PRINT December 1999

Howard Hampton

1. The Last Bolshevik (Chris Marker, 1992) Farewell to the twentieth century: remembering the casualties of history, their dreams of a future that never came to pass.

2. Dead Man (Jim Jarmusch, 1995) The slippery, totemic poetry of America, wherein an innocent named William Blake receives his last rites from an Indian called Nobody.

3. Swordsman II (Ching Siu-tung, 1991) In the realm of the senses—beautifully convulsive, irresistibly phantasmagorical.

4. Lost Highway (David Lynch, 1997) Sex, displacement, metamorphosis; out of Kafka by way of In a Lonely Place.

5. Underground (Emir Kusturica, 1995) A surrealpolitik wedding of comedy and nightmare, holding its reception in the shock corridors of power.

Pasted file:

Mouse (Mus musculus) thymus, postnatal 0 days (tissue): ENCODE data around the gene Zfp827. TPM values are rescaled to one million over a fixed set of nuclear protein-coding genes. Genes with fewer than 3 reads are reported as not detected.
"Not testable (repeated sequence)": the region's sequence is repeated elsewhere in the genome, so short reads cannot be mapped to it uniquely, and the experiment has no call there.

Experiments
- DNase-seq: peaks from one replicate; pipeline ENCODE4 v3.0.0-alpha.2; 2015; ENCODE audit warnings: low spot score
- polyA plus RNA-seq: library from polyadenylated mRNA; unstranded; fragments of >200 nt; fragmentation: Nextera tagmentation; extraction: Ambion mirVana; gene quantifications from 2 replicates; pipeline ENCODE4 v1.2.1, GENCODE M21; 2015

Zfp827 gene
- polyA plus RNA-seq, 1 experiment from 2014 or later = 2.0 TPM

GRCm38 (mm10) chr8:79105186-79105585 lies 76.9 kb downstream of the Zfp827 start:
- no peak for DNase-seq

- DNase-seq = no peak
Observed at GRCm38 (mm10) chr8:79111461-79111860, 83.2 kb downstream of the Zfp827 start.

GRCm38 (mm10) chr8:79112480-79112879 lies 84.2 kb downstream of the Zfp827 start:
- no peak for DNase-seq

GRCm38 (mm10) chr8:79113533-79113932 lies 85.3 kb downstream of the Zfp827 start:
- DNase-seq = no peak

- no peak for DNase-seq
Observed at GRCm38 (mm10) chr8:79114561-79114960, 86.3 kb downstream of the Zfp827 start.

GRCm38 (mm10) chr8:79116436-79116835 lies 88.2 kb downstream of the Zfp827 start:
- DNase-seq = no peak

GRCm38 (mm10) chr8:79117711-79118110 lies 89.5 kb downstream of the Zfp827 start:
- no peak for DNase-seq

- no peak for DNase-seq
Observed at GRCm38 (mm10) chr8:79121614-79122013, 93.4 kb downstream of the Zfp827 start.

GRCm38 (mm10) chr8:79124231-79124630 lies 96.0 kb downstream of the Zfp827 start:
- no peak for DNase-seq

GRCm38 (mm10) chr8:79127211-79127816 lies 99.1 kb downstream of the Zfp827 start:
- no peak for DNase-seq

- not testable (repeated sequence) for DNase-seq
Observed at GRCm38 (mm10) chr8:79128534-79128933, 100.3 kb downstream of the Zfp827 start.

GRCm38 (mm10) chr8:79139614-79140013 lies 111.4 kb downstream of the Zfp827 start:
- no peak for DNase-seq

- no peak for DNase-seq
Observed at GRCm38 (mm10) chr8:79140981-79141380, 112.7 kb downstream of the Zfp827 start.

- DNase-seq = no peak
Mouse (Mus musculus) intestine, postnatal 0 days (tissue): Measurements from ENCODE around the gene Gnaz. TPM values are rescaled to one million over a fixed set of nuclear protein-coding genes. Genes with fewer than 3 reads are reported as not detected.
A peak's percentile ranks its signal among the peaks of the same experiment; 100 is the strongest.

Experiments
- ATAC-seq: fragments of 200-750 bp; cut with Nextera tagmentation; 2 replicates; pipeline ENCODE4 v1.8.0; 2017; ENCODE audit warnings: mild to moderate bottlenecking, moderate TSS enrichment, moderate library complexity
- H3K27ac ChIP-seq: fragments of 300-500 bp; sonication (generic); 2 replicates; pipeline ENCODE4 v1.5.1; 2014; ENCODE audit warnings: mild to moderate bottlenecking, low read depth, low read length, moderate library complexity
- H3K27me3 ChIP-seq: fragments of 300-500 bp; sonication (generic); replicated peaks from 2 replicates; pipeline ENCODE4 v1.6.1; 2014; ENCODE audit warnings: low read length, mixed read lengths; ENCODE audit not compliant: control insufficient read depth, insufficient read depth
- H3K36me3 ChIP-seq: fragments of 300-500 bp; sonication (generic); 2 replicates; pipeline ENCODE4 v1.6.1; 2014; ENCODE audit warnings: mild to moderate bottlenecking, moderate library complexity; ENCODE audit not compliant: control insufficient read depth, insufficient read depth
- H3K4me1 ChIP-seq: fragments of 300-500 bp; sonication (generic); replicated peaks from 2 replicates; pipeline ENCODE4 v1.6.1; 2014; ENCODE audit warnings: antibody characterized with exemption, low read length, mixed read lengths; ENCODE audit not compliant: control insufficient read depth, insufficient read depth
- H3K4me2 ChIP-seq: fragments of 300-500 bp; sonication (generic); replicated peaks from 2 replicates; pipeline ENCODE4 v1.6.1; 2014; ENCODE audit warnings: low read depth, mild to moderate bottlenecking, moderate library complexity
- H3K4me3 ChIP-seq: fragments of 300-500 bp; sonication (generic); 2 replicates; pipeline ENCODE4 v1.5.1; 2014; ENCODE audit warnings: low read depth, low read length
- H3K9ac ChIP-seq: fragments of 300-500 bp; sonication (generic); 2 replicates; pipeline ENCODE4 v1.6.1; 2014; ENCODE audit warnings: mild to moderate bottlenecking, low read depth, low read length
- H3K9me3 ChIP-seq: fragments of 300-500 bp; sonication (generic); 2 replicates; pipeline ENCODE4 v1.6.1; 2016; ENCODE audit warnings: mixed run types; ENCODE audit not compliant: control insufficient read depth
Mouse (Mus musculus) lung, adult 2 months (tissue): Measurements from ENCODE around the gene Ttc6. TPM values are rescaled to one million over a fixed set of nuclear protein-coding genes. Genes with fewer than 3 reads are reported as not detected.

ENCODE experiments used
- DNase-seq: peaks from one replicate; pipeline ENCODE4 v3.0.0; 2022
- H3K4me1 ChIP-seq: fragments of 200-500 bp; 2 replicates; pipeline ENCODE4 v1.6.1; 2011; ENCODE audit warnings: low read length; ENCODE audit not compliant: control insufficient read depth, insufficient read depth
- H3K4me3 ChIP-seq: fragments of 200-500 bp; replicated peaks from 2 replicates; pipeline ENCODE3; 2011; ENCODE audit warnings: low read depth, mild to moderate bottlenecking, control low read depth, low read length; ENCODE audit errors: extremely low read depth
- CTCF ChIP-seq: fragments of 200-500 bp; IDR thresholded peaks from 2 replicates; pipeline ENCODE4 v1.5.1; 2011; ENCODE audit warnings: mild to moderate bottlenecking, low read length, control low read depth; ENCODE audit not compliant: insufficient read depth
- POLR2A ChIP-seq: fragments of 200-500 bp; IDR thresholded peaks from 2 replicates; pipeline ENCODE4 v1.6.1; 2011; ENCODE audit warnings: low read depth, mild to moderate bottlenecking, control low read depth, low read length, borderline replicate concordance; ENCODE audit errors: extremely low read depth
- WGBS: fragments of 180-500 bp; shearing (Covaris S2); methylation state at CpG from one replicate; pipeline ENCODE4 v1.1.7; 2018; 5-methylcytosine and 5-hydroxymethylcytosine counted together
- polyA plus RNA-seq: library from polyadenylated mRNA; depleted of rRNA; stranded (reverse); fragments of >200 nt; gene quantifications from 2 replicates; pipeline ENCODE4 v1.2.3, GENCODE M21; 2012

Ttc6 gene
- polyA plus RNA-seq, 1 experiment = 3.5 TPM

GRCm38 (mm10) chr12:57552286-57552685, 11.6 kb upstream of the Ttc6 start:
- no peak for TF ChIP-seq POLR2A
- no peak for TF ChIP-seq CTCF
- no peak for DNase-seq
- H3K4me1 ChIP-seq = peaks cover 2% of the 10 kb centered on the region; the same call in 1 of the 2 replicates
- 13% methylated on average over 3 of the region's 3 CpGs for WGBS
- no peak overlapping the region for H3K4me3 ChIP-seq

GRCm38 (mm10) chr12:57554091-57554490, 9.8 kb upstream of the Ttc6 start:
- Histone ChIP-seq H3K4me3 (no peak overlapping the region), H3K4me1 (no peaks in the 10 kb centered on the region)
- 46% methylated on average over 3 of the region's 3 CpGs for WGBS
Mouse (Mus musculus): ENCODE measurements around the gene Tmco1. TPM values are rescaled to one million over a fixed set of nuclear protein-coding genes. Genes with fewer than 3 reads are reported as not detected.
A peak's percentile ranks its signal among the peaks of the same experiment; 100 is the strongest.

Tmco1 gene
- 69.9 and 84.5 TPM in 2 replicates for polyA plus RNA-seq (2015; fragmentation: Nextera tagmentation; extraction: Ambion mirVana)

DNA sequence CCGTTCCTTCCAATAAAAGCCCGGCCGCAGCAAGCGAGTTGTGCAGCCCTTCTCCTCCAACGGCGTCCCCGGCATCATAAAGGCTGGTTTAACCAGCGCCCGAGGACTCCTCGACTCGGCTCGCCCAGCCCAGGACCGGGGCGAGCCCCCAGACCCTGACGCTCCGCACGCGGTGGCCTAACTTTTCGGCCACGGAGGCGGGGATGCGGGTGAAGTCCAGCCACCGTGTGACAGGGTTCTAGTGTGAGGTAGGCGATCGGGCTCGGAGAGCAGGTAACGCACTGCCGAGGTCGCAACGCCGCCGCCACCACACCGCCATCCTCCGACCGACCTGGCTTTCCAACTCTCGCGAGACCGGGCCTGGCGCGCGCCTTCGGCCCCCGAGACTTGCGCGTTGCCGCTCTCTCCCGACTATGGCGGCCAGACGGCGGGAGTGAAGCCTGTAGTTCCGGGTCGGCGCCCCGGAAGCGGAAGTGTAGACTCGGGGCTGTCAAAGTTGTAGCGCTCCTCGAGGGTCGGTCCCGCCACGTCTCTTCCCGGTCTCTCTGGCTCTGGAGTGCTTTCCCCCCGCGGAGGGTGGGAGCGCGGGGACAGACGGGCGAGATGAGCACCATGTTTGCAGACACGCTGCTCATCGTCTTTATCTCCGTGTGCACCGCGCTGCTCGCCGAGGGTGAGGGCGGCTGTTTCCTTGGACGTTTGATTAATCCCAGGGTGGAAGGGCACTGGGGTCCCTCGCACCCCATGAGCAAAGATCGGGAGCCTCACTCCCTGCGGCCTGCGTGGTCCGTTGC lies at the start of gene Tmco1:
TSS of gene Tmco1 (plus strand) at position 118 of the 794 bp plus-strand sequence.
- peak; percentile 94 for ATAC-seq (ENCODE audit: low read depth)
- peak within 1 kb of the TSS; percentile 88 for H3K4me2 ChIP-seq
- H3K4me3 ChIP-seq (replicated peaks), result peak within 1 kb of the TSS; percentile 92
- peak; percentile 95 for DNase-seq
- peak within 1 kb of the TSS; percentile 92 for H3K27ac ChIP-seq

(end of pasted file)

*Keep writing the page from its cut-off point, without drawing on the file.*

6. Ashes of Time (Wong Kar-wai, 1994) Contemplative panoramas, eroticized ennui, and good old-fashioned Hong Kong movie mania.

7. Irma Vep (Olivier Assayas, 1996) Cinema as love letter.

8. The Wife (Tom Noonan, 1996) Scenes from a marriage of Kieslowski and Woody Allen. A perfectly shaped, exquisitely acted, devastatingly observed comedy of psychological manners.

9. The Addiction (Abel Ferrara, 1995) Of the myriad ’90s neo–pulp fictions, this was the messiest, the most suggestive, and the most terrifying, held together by Lili Taylor’s stricken bitterness and a single spat-out epithet: “Collaborator.”

10. Zentropa (Lars von Trier, 1991) More about collaboration: complicity as the secret language of the twentieth century.